[I] cannot now explain why in 1992 the original judgment and decree was amended by providing that the division of the pension was not to be construed to provide me the joint and survivor annuity benefits nor to require [Otho] to elect a joint and survivor annuity benefit for my benefit.
district court denied
died on June 30, 2002. A probate action
followed in district court. Constance
and Judith Buxton presented competing claims to the proceeds of Otho’s $50,000
life-insurance policy. The matter was
litigated in federal district court and
In February 2005,
a July 2005 order, the district court denied
The court acknowledged that there is “language in the 1992 Stipulation for Amended Judgment seemingly awarding Constance Buxton a specific dollar amount in addition to the fixed percentage of all payments,” but it determined that despite this ambiguity, the original and amended decrees did not award Constance the “present cash value” of Otho’s pension but “reserve[d] jurisdiction over the division of the pension until [Otho’s] retirement.” The court then explained the limits on its authority:
Due to Otho Buxton’s death prior to retirement, there were no retirement benefits to divide. Constance Buxton correctly states that she is not getting her share out of the marital estate. Unfortunately, the only property the Court reserved jurisdiction to divide were the retirement benefits. The Court cannot award Constance Buxton other property in lieu of the retirement benefits.
The court also
held that “[t]he spousal maintenance obligation of Otho Buxton was extinguished
upon his death with the exception of the life insurance proceeds which have
been disbursed to Constance Buxton.” In
Constance contends that because the district court reserved jurisdiction in the original decree to equitably divide the marital portion of Otho’s PERA benefits upon his retirement, and because the intended division “fail[ed]” when Otho died before retirement, equity now requires that she collect from Otho’s estate—either by means of a cash award or a constructive trust—an amount equal to one-half the cash value of Otho’s marital pension contributions plus interest. Because the district court correctly determined finality in the parties’ property-division judgment, we reject this argument.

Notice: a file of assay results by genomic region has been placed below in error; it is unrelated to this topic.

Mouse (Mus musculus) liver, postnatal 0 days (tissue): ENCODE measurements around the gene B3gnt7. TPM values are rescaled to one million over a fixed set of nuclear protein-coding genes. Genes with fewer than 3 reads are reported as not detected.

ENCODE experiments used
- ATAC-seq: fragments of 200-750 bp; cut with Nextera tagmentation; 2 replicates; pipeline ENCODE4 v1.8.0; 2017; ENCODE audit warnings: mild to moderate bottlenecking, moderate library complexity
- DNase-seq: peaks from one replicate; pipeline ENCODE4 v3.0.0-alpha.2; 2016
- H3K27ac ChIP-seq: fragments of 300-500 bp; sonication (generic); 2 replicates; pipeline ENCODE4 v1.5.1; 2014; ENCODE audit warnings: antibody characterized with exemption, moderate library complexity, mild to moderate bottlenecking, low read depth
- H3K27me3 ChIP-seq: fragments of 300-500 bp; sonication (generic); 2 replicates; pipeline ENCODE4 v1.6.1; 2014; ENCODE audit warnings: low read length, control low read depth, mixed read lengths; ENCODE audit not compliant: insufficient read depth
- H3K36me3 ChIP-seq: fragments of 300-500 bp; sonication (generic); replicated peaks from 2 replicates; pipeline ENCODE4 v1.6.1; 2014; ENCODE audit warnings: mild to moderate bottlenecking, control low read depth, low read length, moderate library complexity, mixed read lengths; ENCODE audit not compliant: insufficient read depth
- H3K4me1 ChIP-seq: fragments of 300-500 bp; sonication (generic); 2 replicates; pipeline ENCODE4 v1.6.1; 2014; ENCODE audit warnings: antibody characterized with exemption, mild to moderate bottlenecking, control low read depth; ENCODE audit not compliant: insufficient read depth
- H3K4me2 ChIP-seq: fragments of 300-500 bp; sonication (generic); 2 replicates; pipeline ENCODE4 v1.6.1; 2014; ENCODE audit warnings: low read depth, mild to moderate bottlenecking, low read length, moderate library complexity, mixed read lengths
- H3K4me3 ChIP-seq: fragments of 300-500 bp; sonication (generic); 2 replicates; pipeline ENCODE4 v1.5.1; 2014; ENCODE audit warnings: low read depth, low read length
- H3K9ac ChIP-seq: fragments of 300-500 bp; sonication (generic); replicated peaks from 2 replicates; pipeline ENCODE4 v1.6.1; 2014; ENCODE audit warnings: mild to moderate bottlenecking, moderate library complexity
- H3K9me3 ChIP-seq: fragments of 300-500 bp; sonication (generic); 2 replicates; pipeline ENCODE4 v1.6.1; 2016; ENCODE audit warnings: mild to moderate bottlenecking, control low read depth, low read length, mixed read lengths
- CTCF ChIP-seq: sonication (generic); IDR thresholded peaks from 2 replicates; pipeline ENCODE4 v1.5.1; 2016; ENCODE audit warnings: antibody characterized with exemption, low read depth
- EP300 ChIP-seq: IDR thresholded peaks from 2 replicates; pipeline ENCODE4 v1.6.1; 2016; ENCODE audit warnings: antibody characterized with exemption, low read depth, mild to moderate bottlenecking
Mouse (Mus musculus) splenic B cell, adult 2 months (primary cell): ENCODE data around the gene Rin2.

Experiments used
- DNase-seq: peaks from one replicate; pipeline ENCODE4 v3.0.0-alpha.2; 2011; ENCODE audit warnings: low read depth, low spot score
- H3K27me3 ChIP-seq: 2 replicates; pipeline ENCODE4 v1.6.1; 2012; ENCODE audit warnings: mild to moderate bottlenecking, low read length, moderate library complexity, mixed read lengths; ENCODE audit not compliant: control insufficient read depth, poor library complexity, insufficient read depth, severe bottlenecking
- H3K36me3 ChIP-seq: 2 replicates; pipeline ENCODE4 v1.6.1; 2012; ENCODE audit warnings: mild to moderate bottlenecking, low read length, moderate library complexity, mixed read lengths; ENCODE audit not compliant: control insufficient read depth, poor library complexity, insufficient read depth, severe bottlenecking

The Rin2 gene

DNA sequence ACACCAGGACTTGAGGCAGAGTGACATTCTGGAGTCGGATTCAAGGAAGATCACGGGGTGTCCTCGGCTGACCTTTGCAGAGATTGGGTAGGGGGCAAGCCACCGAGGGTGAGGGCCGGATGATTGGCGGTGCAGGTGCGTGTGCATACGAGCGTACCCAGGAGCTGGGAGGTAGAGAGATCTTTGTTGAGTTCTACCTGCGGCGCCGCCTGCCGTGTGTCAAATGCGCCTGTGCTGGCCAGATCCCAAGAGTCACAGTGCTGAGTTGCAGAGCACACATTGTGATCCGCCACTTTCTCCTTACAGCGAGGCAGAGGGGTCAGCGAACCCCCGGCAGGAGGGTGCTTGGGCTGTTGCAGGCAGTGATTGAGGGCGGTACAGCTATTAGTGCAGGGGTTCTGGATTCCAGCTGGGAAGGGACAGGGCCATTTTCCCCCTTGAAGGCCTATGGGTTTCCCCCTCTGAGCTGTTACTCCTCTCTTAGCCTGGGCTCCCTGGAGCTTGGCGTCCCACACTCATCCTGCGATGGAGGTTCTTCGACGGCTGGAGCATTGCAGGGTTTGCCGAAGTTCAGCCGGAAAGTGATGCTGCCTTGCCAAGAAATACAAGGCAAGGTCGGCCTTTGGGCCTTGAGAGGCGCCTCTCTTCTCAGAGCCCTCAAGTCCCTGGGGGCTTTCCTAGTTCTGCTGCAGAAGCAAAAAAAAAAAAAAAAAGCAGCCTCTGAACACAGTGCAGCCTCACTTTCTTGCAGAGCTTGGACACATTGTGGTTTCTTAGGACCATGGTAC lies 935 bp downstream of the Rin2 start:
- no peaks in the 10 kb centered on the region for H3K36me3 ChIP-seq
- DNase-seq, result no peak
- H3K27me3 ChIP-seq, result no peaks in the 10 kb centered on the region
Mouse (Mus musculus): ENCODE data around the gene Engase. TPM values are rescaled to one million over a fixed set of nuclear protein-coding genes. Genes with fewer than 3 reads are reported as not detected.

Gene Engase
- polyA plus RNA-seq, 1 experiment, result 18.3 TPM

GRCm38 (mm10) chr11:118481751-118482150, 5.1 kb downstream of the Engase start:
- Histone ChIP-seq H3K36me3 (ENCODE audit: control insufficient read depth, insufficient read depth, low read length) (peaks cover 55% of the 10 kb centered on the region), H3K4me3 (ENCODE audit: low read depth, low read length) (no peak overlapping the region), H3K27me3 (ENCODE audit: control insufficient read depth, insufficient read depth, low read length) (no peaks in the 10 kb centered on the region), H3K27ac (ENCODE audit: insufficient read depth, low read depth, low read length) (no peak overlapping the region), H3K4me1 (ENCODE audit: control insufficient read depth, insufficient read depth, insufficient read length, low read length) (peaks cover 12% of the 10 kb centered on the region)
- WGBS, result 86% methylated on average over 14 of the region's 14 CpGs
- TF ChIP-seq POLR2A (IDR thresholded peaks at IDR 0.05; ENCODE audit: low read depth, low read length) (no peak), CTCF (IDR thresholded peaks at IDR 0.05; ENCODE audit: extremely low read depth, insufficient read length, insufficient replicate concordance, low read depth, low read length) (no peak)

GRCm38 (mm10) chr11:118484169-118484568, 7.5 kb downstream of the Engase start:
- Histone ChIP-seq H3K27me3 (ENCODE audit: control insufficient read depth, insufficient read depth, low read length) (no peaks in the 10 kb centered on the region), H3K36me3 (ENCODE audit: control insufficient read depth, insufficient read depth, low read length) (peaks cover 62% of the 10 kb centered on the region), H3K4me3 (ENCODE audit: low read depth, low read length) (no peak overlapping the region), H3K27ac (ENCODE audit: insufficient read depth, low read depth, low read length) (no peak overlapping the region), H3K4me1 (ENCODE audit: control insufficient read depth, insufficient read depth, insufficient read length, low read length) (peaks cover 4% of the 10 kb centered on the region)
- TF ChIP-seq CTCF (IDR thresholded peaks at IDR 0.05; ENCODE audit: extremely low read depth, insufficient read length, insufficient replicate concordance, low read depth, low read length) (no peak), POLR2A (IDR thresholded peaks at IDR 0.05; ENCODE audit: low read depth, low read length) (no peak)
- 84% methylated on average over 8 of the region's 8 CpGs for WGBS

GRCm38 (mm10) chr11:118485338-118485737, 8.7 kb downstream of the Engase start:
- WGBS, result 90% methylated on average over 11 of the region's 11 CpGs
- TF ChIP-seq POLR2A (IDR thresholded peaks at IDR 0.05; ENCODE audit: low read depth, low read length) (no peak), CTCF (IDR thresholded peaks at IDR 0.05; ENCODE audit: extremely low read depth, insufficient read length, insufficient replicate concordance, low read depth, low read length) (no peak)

The district court considered the original decree and denied
We begin by
framing our review of the district court’s division of pension-plan
benefits. Public-pension-plan benefits
and rights acquired during marriage are marital property. Minn. Stat. § 518.54, subd. 5
(2004). “District courts have broad
discretion over the division of marital property and appellate courts will not
alter a district court’s property division absent a clear abuse of discretion
or an erroneous application of the law.”
Sirek v. Sirek, 693 N.W.2d
896, 898 (
We also note that we afford significant deference to the district
court’s interpretation of the judgment and decree. “A [district] court’s construction of its own
decree is given great weight on appeal.”
Johnson v. Johnson, 627 N.W.2d
359, 363 (
We see no error in
the district court’s interpretation here.
In interpreting the original decree, the district court specifically
observed that the original judgment divided Otho’s pension under the “reserved
jurisdiction” method of pension distribution, and not under the fixed sum or
“present cash value” method. The parties
do not dispute this finding. Under the
“present cash value method,” the district court “award[s] the employee spouse
the pension and assign[s] the non-employee spouse assets of a value equal to a
portion of the present value of the benefits.”
DuBois v. DuBois, 335 N.W.2d
503, 505 (
The advantage of reserving jurisdiction over the pension rights and effecting a division of the actual monetary benefits if and when they accrue is that this approach allocates equally between the parties the risk that the pension benefits may never be paid and enables the court to better determine the actual proportion of the benefits that were derived from the marriage.
DuBois, 335 N.W.2d at 505. As was true here, cases in which the district
court reserves jurisdiction over the pension rights typically involve “the
designation of future benefits as a fixed percentage of the pension
payments.” McGowan v. McGowan, 532 N.W.2d 258, 260 (
The district court relied on Minnesota Statutes § 518.64, subdivision 2(e) (2004), and refused to modify Constance’s original property award from an interest in a fixed percentage of future benefits to an interest in the cash value of Otho’s pension contributions at the time of dissolution. Section 518.64, subdivision 2(e), provides that “all divisions of real and personal property . . . shall be final, and may be revoked or modified only where the court finds the existence of conditions that justify reopening a judgment under the laws of this State.” See also Ulrich v. Ulrich, 400 N.W.2d 213, 218 (Minn. App. 1987) (“[P]roperty divisions are final and not subject to modification except where they are the result of mistake or fraud.”).